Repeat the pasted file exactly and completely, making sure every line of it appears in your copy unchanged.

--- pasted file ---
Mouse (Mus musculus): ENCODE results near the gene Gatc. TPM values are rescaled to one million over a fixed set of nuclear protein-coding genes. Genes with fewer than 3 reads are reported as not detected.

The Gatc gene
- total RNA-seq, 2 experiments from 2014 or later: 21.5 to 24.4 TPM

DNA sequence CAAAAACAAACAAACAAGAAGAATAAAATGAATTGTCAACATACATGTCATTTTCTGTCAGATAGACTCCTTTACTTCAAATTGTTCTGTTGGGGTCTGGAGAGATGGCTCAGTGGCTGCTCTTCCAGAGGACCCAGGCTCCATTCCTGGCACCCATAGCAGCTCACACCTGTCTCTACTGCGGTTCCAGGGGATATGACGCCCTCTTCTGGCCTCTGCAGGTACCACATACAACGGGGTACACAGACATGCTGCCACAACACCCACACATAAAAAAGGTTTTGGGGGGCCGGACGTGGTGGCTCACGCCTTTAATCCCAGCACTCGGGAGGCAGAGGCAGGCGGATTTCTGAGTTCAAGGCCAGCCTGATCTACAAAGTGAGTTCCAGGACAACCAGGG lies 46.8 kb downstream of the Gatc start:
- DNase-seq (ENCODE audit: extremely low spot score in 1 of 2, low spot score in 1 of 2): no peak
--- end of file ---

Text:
Mouse (Mus musculus): ENCODE results near the gene Gatc. TPM values are rescaled to one million over a fixed set of nuclear protein-coding genes. Genes with fewer than 3 reads are reported as not detected.

The Gatc gene
- total RNA-seq, 2 experiments from 2014 or later: 21.5 to 24.4 TPM

DNA sequence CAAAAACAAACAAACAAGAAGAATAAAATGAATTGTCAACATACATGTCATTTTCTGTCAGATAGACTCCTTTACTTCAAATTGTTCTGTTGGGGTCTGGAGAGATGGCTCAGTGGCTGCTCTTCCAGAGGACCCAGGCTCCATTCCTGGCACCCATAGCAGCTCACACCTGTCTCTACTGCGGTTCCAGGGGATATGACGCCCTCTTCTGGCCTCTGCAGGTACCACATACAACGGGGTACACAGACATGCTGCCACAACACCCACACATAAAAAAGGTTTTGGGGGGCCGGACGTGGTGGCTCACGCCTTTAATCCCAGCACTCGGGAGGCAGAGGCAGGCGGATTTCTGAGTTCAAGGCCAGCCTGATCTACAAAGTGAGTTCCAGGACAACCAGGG lies 46.8 kb downstream of the Gatc start:
- DNase-seq (ENCODE audit: extremely low spot score in 1 of 2, low spot score in 1 of 2): no peak